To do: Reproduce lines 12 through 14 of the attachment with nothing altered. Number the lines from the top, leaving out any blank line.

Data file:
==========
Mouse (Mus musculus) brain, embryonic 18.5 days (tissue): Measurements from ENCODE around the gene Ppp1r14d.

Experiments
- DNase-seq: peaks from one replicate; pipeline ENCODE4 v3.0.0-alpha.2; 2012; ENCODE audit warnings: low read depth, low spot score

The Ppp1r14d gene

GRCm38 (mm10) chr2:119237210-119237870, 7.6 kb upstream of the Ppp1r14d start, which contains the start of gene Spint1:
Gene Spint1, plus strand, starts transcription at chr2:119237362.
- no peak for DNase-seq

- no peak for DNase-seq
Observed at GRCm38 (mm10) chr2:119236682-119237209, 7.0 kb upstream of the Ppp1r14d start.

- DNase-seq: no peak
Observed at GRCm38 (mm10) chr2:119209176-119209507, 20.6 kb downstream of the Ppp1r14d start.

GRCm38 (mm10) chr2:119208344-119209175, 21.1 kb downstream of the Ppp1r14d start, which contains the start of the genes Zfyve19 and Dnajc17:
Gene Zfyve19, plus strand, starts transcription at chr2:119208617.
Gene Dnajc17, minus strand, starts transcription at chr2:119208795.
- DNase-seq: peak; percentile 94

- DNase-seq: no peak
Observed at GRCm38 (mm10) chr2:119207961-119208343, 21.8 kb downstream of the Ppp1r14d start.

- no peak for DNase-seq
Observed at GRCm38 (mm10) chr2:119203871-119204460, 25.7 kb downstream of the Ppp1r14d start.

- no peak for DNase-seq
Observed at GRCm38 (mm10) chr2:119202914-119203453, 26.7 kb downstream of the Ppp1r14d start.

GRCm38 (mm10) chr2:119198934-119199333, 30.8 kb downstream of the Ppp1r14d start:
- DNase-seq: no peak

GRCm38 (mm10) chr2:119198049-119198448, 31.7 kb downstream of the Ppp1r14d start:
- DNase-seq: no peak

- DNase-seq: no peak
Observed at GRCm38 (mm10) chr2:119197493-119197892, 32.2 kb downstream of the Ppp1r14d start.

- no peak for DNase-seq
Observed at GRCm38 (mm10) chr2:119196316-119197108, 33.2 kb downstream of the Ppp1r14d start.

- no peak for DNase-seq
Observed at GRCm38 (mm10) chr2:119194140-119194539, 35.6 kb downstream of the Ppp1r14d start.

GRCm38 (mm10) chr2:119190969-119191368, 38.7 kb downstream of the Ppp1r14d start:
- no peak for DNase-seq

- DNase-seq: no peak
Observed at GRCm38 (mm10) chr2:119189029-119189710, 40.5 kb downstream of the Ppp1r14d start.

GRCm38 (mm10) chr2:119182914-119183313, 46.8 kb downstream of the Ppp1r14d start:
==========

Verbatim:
GRCm38 (mm10) chr2:119208344-119209175, 21.1 kb downstream of the Ppp1r14d start, which contains the start of the genes Zfyve19 and Dnajc17:
Gene Zfyve19, plus strand, starts transcription at chr2:119208617.
Gene Dnajc17, minus strand, starts transcription at chr2:119208795.